Gleb Garanich / Reuters A child's gas mask and a shoe are seen at a kindergarten in the abandoned city of Prypiat near the Chernobyl nuclear power plant, April 4, 2011.

Lessons of Chernobyl: The Cultural Causes of the Meltdown

In the aftermath of the 1986 Chernobyl nuclear power station disaster, most of the lessons being learned by the scientific community and governments are about the technical, radiological, environmental and medical consequences of that tragic event. The vast literature on the subject deals al-most exclusively with these technical issues. Although these aspects are significant, broader social and psychological factors greatly contributed to the catastrophe. These cultural issues were the fundamental cause of the Chernobyl accident.

From its inception the Soviet nuclear effort, aimed primarily at making an atomic bomb, was carried out with utter disregard for human life. Most, if not all, of the construction work for the nuclear industry was done by slave laborers of the Gulag. Often those engaged in building the most secret "installations," as they were called in the newspeak of the industry, were later sent to camps to be isolated for life, as described by Andrei Sakharov in his memoirs. The nuclear industry itself was run by able, determined and ruthless managers who did not take human life into account--insofar as such concerns did not serve their immediate task. The terrible environmental mess left by the Soviet nuclear industry is the painful legacy of those attitudes.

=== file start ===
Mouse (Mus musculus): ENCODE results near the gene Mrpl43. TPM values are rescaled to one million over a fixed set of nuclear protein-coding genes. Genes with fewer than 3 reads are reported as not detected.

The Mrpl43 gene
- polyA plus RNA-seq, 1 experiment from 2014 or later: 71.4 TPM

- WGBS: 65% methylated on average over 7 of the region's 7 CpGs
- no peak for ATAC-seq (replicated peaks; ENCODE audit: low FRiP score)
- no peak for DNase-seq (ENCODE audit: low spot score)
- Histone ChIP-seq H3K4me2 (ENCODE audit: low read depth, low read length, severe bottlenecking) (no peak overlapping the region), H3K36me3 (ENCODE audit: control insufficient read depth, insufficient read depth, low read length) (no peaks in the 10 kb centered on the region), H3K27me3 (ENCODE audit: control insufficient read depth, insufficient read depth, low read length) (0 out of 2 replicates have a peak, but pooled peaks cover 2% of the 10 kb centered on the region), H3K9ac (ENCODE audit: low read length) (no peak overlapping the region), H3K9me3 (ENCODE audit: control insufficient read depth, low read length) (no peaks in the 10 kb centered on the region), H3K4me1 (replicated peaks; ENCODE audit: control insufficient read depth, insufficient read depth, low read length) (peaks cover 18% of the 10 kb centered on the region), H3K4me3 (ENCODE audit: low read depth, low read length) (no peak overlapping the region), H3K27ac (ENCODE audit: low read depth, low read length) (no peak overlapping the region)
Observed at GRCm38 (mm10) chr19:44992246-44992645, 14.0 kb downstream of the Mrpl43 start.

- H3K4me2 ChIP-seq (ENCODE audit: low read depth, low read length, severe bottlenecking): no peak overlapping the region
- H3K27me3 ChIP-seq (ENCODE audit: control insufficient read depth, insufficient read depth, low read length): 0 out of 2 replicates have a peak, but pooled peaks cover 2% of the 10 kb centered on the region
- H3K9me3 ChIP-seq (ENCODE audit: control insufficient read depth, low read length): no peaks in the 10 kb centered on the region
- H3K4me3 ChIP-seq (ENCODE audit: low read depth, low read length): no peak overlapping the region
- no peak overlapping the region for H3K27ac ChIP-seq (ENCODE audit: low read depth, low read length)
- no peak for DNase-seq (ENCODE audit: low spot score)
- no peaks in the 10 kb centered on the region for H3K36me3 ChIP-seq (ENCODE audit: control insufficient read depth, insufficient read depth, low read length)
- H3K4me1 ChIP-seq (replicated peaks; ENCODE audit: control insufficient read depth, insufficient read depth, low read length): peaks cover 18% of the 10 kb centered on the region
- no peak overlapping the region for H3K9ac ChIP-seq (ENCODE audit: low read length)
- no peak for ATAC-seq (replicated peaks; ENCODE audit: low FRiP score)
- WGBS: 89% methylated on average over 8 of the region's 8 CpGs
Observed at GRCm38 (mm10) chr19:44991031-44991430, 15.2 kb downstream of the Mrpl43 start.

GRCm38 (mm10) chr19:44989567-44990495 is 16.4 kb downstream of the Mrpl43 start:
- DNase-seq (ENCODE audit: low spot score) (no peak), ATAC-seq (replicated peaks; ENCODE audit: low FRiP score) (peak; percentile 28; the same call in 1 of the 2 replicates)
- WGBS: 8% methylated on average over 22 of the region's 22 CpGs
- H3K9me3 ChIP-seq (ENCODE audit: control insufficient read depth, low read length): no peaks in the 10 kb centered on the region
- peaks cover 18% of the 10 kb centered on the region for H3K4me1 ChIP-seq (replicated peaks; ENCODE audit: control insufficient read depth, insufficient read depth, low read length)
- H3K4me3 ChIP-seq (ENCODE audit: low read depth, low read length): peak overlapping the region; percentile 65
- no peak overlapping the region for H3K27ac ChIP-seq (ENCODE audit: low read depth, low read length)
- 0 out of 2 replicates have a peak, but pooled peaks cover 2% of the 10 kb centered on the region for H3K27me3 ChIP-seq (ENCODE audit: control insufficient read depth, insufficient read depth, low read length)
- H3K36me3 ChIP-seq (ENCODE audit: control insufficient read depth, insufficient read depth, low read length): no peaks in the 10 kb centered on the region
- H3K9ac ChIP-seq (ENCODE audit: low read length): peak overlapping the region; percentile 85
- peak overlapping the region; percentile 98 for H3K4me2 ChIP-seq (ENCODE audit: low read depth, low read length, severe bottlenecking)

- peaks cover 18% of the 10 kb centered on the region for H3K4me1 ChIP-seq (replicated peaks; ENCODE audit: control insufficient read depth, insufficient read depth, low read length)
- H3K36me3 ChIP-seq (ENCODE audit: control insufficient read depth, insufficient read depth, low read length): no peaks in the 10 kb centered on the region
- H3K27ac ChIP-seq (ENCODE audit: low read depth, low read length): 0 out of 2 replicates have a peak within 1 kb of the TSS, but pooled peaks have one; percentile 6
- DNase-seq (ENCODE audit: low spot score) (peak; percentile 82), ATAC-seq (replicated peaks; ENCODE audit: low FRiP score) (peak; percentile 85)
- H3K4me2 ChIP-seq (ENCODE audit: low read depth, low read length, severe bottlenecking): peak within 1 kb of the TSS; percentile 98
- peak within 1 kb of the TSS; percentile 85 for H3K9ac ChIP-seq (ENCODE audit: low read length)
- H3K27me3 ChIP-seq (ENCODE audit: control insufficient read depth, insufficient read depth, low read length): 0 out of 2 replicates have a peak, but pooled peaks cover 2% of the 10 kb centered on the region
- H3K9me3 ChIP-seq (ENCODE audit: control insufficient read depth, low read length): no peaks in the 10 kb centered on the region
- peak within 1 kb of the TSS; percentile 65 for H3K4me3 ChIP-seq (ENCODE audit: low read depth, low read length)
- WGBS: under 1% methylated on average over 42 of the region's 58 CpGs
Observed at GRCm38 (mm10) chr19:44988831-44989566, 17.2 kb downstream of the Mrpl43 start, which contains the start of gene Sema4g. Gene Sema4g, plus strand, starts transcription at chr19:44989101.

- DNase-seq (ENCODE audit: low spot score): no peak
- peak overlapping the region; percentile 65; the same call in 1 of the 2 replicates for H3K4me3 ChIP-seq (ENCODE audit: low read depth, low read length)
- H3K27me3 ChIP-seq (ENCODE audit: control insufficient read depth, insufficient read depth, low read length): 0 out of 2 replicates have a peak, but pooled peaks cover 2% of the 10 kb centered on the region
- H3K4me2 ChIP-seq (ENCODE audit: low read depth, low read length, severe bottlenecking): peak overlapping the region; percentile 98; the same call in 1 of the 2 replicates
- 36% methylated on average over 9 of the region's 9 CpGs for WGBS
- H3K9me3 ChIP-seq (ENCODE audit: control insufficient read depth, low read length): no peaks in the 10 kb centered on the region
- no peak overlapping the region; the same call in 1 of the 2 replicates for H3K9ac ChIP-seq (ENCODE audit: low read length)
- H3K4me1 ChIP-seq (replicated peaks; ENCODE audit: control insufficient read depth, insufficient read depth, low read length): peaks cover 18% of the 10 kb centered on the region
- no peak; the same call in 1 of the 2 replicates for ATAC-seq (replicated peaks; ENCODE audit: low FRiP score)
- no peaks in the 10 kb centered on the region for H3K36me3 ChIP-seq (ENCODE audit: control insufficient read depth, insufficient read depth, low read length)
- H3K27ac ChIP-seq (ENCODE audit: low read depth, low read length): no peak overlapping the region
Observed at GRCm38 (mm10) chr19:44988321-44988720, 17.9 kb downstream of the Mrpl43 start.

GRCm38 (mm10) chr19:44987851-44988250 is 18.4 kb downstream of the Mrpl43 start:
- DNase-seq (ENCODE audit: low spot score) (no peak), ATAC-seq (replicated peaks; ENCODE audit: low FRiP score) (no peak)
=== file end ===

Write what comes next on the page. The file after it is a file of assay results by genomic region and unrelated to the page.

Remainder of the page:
Like many other Soviet programs, the developing nuclear industry was shrouded in secrecy, which served three main purposes. First, and most obvious, it served to conceal the effort from the perceived enemy--the United States. A second purpose, usually not taken into account, was to control the scientists and to a lesser extent the engineers who were the brains and hands of the whole project. Last, secrecy protected the industry's leaders from all external criticism. For the political boss of the project, L. P. Beria, the head of the Soviet secret police and a ruthless commissar seeking absolute power over society, the atomic bomb epitomized the kind of project he felt compelled to control.

In spite of all this, the efficiency with which the first decade of the

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